not caused by an underestimation of HPV16 E6 transcripts due to
RNA degradation or incomplete cDNA synthesis.
The detection of micrometastasis and tumour cell clusters in
lymph nodes of patients with cervical cancers may prove to be of
importance for disease management in the future. One of the key
factors for success is the availability of highly sensitive and spe-
cific molecular markers. Besides the definition of reliable tumour
cell markers the detection system to be used is also decisive. One
such approach is immunohistochemical analysis (IHC) after serial
sectioning of lymph nodes. Although the morphological informa-
tion is valuable, IHC is very time-consuming and expensive. As
an alternative, quantitative PCR technology has recently attracted
much interest. In this study we have compared two markers,
HPV16 E6 and CK19, for the detection of disseminated tumour
cells at the RNA level. The HPV oncogene transcripts represent
an ideal marker because they are a prerequisite for tumour pro-
gression and are required for the maintenance of the transformed
phenotype. On the other hand there are several reports in support
of CK19 mRNA as a specific marker for metastases.
We have determined the mRNA levels of HPV16 E6 and CK19
in 140 sentinel lymph nodes from 70 HPV16 positive cervical can-
cer patients. All of the histologically positive lymph nodes (H1)
were positive for HPV16 E6, whereas the two H1 samples with
the lowest E6 copy number were CK19 negative. Nevertheless
H1 nodes showed high median copy numbers of each transcript
(13443 and 80857 copies for E6 and CK19, respectively). The cal-
culated log-transformed expression values for HPV16 E6 and
CK19 showed a good correlation (R 5 0.915). The performed log
transformation is consistent with the observed log-normal distribu-
tion of mRNA levels.34Regardless of the same histological classi-
fication we observed a broad distribution of transcript copy num-
bers. This may be due to a nonuniform intranodal distribution of
tumour cells, different levels of gene expression in the tumours
per se or highly variable numbers of tumour cells in pathologically
conspicuous lymph nodes. Since the histological diagnosis of all
lymph nodes was based on HE-stained paraffin sections an exact
correlation with the molecular data that required fresh tissue is not
possible. However, carbon dye mapping of sentinel lymph nodes
from melanoma patients revealed intranodal compartmentalisation
and a non-random tumour cell distribution.14Furthermore we
could show in previous studies that the HPV16 E6 mRNA levels
vary considerably even after normalising for the fraction of
tumour cells in the biopsy (data not shown). In histologically neg-
ative nodes (n 5 112) we observed striking differences in the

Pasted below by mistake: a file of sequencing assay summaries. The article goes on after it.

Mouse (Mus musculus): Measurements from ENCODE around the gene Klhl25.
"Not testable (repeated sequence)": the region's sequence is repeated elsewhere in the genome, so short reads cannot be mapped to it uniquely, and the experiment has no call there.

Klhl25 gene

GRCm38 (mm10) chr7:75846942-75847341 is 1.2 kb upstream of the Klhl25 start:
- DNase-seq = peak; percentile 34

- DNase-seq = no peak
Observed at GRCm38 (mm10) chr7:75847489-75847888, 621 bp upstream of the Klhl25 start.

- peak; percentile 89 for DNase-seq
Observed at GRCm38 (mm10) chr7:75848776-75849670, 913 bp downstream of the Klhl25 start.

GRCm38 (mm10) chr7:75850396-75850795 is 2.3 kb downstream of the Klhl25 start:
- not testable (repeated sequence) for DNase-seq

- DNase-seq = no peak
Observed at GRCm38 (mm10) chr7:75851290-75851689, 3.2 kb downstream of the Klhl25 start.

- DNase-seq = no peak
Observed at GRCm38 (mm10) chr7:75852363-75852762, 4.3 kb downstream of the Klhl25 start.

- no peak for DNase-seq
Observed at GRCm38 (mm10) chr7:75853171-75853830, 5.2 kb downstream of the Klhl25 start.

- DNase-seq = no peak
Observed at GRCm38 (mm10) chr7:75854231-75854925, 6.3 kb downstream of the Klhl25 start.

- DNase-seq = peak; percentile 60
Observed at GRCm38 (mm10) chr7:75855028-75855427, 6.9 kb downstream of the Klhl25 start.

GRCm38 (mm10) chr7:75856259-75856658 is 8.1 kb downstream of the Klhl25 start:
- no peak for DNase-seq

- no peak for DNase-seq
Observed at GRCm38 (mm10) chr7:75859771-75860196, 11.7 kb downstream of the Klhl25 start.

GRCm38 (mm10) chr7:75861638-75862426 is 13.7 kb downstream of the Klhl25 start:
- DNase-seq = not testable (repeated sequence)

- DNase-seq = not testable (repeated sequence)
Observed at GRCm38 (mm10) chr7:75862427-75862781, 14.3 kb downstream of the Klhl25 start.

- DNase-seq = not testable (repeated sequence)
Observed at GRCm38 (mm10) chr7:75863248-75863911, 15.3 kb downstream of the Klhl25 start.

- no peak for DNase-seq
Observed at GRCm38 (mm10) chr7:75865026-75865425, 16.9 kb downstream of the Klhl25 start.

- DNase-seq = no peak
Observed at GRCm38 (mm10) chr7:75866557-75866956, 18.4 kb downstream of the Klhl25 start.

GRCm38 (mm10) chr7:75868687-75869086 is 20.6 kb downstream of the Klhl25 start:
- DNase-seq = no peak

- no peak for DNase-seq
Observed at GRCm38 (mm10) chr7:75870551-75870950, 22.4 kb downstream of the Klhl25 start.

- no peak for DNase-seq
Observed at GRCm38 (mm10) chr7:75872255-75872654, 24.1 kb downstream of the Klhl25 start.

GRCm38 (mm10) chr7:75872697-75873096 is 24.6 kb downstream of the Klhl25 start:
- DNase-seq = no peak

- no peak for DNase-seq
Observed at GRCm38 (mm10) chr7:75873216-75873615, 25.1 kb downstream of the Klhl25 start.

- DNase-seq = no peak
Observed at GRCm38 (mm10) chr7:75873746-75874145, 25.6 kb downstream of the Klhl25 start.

expression of both marker genes. Whereas 38 of 112 (33.9%)
nodes showed HPV16 E6 expression, we detected CK19 tran-
scripts in 90 of 112 (80.4%) nodes. In particular CK19 was
expressed in 62 of 74 HPV16 E6 negative lymph nodes. More-
over, we detected CK19 with similar median copy numbers in
lymph nodes from patients without malignant disease. Although
we cannot exclude the presence of endometrial cells in pelvic
lymph nodes from endometriosis patients, it is of note that the
highest CK19 copy number (169 copies per 50 ng RNA) was
detected in a lymph node from a patient without endometriosis.
This observation suggests that the low numbers of CK19 tran-
scripts in H2/E62 lymph nodes are not tumour cell related but
reflect background levels of gene activity. The detection of the
CK19 pseudogenes ck19a and ck19b can be ruled out as we have
used the protocol of van Trappen and colleagues.17However, high
rates of false positive control samples using tissue specific
markers, including CK19, have been reported previously.35–38
This is often due to illegitimate transcription.39It is, thus, not pos-
sible to discriminate between low levels of illegitimate expression
in normal cells from high levels of expression in a few tumour
cells. Furthermore it is known that cytokines can induce CK19
expression in haemopoietic tissue in vitro and in vivo.40This is
underscored by immunohistochemical analyses, which revealed an
expression of CK19 in endothelial cells, smooth muscle cells and
in the human thymus.41–43If we account for this background gene
activity by calculating a cutoffvalue for CK19 (cutoff5 median
expression in controls 1 3*SD 5 220 copies) 63% of H2/E62/
CK191 lymph nodes would become CK19 negative. However, at
the same time 31% of the HPV16 E6 positive lymph nodes would
become CK19 negative.
Our control experiments document that the quantitative reverse-
transcription PCR assays for HPV16 E6 and CK19 mRNA have a
similar performance. Moreover, we can demonstrate that the dif-
ferences in the detection rates of viral and CK19 markers are not
due to differences in RNA quality. We conclude that HPV16 E6 is
more specific and more sensitive for the detection of intact tumour
cells in lymph nodes than CK19. We are currently evaluating the
prognostic significance of HPV oncogene transcripts in sentinel
lymph nodes of over 400 patients whose systematic lymphadenec-
tomy was negative by conventional histology. The results of this
multicentre study are expected by 2009.
FIGURE 3 – Determination of 50-30ratios of GAPDH mRNA in
HPV16 E6 positive and HPV16 E6 negative lymph nodes.
FIGURE 4 – Validation of HPV16 E6 negative lymph nodes using
poly-dT or random priming strategies for cDNA synthesis. Left panel:
quantitative reverse transcription PCR for HPV16 E6. Right panel:
quantitative reverse transcription PCR for CK19. The control group
CK192 lymph nodes
HPV16-E6 mRNA AND DETECTION OF TUMOUR CELLS IN SLN